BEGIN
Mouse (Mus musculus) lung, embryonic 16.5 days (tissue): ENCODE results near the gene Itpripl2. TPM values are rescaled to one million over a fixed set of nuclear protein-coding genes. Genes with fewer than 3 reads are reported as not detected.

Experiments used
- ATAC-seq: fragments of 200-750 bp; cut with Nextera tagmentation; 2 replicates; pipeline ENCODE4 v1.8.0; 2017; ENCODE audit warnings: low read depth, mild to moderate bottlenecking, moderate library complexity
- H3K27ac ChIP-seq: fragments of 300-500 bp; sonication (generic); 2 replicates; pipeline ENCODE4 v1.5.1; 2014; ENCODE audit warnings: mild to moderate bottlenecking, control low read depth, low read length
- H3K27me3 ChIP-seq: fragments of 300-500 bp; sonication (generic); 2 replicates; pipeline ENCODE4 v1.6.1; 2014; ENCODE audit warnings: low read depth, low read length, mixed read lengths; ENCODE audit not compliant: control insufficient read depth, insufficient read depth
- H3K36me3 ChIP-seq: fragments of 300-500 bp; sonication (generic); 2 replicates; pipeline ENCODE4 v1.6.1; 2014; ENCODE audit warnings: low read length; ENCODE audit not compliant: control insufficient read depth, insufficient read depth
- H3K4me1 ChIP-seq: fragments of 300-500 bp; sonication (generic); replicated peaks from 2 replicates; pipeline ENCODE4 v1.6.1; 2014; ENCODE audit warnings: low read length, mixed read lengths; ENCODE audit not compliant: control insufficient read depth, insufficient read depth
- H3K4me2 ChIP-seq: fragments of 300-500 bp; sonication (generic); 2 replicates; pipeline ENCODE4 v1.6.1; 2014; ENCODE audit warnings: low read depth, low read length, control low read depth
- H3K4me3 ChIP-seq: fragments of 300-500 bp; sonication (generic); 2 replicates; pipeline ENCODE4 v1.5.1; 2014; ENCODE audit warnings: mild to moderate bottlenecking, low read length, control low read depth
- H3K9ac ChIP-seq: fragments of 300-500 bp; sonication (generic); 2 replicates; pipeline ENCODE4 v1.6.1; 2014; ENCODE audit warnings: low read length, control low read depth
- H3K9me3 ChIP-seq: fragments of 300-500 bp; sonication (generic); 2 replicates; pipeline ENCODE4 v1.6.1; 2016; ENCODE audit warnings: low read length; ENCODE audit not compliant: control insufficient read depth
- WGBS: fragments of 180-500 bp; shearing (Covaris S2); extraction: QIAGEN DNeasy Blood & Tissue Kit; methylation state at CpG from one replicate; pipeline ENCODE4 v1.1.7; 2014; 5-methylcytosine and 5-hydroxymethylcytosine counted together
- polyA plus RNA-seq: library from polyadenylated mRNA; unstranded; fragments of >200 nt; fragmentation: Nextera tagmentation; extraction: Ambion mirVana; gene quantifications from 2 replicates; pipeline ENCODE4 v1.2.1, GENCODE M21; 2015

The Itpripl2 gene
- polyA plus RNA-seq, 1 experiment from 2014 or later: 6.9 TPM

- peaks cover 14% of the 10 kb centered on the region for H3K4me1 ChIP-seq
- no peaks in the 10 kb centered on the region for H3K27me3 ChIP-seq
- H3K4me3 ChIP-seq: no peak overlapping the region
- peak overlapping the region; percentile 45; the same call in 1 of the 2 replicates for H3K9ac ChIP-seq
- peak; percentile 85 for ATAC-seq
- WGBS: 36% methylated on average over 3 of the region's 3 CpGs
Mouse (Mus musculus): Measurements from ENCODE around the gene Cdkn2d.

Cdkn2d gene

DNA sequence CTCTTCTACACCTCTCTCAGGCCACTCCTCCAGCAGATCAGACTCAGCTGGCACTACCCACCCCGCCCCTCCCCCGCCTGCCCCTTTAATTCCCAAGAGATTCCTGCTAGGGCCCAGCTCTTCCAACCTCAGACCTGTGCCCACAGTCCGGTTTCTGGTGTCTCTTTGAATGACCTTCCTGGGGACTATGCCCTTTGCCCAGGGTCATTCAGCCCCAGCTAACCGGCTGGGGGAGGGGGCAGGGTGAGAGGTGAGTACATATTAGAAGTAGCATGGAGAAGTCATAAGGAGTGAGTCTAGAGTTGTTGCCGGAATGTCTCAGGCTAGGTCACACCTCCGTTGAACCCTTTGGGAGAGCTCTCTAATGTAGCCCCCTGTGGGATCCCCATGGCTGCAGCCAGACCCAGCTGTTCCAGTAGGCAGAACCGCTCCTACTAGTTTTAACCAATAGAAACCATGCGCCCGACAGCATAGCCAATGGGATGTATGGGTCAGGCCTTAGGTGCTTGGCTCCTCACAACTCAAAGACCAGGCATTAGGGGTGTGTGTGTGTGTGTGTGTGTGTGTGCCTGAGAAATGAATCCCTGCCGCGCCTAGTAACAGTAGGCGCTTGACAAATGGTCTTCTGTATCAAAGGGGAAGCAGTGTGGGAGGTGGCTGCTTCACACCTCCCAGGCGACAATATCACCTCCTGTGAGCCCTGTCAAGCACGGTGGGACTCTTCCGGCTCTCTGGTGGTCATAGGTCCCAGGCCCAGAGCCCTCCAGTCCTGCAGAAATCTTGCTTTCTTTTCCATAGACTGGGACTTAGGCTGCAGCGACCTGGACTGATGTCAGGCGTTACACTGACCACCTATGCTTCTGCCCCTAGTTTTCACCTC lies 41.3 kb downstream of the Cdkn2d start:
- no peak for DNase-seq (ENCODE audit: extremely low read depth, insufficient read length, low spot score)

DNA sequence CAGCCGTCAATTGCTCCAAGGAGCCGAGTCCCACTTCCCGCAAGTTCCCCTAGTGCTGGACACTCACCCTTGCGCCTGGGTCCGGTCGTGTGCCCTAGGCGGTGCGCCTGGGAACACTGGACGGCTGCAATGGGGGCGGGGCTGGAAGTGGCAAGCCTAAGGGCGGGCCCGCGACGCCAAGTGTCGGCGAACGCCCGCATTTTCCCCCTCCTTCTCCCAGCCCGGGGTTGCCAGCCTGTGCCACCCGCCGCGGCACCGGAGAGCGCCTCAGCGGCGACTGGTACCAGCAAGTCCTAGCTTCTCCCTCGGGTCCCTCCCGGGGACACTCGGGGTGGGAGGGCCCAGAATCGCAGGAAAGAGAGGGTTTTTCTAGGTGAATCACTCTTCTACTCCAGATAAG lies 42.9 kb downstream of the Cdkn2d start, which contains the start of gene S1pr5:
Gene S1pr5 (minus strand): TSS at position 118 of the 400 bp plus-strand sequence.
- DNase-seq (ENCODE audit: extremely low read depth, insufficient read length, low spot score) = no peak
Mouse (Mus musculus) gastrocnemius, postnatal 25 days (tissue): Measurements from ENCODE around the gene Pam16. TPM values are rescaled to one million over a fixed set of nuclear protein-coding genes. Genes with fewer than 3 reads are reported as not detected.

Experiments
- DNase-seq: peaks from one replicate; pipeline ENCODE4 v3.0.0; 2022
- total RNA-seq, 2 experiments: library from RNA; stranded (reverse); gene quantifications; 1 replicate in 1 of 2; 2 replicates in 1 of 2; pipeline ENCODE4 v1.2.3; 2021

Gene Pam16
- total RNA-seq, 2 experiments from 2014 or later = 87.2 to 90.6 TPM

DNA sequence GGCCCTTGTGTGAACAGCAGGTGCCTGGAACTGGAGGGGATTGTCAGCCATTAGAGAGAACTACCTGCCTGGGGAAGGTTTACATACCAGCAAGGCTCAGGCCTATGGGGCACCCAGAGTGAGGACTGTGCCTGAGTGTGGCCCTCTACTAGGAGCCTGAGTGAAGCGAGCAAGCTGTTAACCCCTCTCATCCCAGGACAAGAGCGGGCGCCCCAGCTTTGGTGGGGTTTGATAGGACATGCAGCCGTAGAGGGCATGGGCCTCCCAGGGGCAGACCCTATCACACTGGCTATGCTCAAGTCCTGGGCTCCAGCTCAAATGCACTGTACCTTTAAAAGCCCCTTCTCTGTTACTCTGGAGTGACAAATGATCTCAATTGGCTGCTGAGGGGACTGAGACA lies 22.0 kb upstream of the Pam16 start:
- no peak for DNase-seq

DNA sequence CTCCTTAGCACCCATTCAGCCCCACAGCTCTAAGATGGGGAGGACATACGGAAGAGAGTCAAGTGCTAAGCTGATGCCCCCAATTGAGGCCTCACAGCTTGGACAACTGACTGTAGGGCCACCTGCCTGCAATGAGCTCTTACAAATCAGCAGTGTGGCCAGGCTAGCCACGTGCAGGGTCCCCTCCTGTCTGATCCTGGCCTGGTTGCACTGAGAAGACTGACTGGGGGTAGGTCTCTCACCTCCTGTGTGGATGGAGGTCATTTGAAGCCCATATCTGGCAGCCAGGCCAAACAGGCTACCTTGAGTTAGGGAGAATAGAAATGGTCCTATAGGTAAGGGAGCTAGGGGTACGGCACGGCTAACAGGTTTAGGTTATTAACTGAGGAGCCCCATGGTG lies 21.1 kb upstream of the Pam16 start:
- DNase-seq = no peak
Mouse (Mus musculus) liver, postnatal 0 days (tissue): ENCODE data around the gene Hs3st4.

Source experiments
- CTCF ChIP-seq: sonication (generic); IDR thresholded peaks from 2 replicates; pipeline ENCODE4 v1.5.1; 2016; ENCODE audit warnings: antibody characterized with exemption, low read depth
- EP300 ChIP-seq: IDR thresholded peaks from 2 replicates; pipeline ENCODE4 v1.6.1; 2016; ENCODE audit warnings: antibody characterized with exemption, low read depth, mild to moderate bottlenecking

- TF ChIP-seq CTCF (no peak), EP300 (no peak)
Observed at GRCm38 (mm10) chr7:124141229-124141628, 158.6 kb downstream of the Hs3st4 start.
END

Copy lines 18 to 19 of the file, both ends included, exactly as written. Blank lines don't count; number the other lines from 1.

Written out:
- H3K4me3 ChIP-seq: no peak overlapping the region
- peak overlapping the region; percentile 45; the same call in 1 of the 2 replicates for H3K9ac ChIP-seq